Our top trip

Thailand adventure holiday, self drive Tuk Tuk

Thailand adventure holiday, self drive Tuk Tuk

A Tuk Tuk Adventure in the stunning mountains of Thailand

From £1395 to £1695 11 days ex flights
Small group travel:
2024: 6 May, 3 Jun, 10 Jun, 8 Jul, 15 Jul, 22 Jul, 29 Jul, 5 Aug, 12 Aug, 19 Aug, 4 Nov, 21 Nov
2025: 4 Jan, 11 Jan, 18 Jan, 25 Jan, 5 Feb, 12 Feb, 19 Feb, 26 Feb, 5 Mar, 12 Mar, 19 Mar, 26 Mar, 2 Apr, 23 Apr, 30 Apr, 7 May, 14 May, 21 May, 28 May, 4 Jun, 11 Jun, 18 Jun, 25 Jun, 2 Jul, 9 Jul, 16 Jul, 23 Jul, 30 Jul, 6 Aug, 13 Aug, 20 Aug, 27 Aug, 3 Sep, 10 Sep, 17 Sep, 24 Sep, 1 Oct, 8 Oct, 15 Oct, 22 Oct, 5 Nov, 12 Nov ...
Travel Team
If you'd like to chat about Thailand family or need help finding a holiday to suit you we're very happy to help.

Thai food

Lesley Schofield, from All Points East:
“Depending on how adventurous the children are at home, they can try local famous dishes such as Pad Thai and fried rice – Pad Kapow was my own son’s favourite as a child. Many of the beach resorts will also grill whole local fish, and French fries are usually available! We find on escorted tours the children tend to be a little more adventurous egged on by their local guides. Much easier to say “I don’t like” that to Mum and Dad than it is to a Thai national who is suggesting one of their favourite dishes. Failing that, who doesn’t like satay?!”

Amy Poulton, from Wayfairer Travel:
“Some Thai dishes can seem spicy to those unused to Asian spices in their diets, but we find that kids love to be daring and try the spiciest dishes, even if it’s just a mouthful! However, simple fried rice or noodle dishes (such as delicious pad thai) aren’t spicy at all and perfect if you’re looking for something mild.

Thai sweets are very unique, and there are lots of fruits to try that kids might not have seen before, such as dragonfruit, papaya, mangosteen, longyan, as well as fresh mango and pineapple (the smell of durian will certainly leave an impression as well!)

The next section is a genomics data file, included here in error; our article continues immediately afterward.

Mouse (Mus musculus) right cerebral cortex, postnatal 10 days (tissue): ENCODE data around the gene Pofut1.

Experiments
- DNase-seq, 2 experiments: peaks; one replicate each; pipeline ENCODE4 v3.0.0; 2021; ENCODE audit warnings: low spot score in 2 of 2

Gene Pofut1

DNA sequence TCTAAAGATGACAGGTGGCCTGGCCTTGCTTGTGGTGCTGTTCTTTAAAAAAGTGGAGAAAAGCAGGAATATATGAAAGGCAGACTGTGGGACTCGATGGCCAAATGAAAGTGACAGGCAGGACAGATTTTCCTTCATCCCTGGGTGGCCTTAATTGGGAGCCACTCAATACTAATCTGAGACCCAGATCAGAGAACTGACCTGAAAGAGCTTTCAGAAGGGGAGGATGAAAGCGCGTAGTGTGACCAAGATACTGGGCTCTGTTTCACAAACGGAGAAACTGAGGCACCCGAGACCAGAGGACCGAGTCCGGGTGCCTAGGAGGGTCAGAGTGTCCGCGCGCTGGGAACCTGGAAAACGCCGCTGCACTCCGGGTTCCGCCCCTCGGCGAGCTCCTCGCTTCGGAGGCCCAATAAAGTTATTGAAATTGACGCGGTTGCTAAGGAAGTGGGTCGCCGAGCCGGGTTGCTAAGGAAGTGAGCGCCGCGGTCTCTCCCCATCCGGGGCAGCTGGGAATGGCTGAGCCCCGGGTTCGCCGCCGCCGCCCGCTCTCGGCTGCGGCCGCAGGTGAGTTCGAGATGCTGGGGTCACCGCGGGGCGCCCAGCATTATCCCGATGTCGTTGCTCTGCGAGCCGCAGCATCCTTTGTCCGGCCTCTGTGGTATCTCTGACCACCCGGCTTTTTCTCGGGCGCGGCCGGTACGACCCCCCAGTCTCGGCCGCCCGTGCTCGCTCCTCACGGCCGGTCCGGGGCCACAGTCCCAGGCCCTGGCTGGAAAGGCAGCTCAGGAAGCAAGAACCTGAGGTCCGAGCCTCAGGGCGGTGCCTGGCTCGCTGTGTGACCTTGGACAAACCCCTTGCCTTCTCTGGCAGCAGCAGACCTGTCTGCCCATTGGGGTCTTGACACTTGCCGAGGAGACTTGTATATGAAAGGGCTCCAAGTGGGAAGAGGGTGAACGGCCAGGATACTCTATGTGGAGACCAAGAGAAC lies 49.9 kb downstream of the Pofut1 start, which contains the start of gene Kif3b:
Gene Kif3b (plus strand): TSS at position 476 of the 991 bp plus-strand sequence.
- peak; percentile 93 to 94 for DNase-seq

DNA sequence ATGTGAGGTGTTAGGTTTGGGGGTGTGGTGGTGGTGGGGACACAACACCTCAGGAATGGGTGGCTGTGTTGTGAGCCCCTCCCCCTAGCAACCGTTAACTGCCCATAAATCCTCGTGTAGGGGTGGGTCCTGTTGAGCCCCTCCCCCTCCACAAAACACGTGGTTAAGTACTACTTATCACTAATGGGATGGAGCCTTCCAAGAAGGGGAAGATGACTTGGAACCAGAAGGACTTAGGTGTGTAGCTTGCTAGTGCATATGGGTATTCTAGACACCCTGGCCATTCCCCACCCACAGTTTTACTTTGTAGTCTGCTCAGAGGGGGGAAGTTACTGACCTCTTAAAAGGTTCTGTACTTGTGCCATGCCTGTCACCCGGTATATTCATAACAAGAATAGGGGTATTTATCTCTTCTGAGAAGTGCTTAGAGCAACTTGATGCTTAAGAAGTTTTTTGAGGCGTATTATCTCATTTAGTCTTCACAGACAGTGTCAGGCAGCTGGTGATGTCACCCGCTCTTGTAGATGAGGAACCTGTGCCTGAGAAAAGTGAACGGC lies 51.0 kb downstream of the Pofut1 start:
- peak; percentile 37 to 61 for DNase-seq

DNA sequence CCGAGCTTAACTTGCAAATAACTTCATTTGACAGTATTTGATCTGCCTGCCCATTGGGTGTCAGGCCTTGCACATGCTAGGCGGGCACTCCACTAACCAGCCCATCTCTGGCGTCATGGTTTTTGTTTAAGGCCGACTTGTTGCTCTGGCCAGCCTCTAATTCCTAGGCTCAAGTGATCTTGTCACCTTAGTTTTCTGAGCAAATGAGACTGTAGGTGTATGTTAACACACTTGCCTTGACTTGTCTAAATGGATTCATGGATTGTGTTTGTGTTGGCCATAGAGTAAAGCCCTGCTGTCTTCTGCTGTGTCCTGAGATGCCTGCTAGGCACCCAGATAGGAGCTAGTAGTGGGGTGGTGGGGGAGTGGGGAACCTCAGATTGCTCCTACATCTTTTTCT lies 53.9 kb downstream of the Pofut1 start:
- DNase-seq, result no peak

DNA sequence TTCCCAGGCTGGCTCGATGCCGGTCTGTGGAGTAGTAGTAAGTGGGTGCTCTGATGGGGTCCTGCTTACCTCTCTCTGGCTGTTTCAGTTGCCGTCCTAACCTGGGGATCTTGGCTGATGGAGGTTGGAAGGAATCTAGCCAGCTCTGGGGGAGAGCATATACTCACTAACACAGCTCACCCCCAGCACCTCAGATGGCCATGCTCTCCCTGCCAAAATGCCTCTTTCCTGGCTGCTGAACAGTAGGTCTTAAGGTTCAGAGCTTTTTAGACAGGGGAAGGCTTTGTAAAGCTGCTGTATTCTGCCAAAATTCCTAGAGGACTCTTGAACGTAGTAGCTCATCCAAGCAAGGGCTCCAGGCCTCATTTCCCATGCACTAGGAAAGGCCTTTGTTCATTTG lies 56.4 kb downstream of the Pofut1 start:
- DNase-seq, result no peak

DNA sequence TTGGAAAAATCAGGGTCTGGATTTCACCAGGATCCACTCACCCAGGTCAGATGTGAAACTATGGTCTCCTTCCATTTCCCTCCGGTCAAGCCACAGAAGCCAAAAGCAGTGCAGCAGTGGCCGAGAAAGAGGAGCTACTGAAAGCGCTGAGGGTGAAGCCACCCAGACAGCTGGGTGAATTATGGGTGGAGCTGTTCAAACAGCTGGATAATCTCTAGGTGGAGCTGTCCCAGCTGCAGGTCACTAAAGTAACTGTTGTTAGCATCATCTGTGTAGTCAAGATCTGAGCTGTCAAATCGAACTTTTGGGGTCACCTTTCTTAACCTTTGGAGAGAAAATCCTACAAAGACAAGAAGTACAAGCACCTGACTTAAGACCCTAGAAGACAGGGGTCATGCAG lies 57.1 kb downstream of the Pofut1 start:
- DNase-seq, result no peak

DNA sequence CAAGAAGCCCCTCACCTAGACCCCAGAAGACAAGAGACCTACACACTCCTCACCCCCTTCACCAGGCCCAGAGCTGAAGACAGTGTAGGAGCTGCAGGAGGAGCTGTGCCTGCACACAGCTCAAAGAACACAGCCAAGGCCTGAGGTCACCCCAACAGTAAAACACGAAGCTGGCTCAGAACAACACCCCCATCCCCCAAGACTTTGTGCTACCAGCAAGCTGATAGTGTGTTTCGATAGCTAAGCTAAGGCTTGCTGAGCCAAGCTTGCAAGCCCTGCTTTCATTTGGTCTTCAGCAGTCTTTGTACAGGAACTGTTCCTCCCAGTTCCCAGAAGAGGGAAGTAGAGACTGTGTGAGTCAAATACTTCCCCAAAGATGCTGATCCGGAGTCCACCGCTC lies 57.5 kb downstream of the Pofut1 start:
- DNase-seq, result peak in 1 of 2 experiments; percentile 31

Street food is a quintessential Thai experience, but if you’re concerned about street food, be sure to stick to the rules to only buy from busy vendors and trust your instincts about how fresh the food is, especially if it’s not covered. Snacks such as fried banana or coconut pancakes go down great with children and are usually cooked fresh in front of your eyes.”

Health & safety

Amy Poulton, from Wayfairer Travel:
“Sunscreen, sunscreen, sunscreen! The heat and the force of the sun can be intense, so have high factor creams to hand and cover up where possible, with hats and rashie swimsuits to minimise exposure. Mosquitoes can also be a problem in certain areas, especially in the jungle or by water in the evening. We find that local and more natural remedies actually work better than shop-bought sprays, which can contain controversial and harmful elements such as DEET.”

Lesley Schofield, from All Points East:
“Being a committed advocate of escorted tours, I would say that the best advice is to travel with a local experienced tour leader. They can guide you through hygiene and safety issues while enabling a family to try things outside of their comfort zone and surely that’s one of the reasons to choose Thailand in the first place. We usually do the more adventurous and active parts of a holiday with a tour leader for the first week or so and then leave a family to relax on the beach knowing they are holidaying like a local.”

Thailand family holidays tips
from our reviews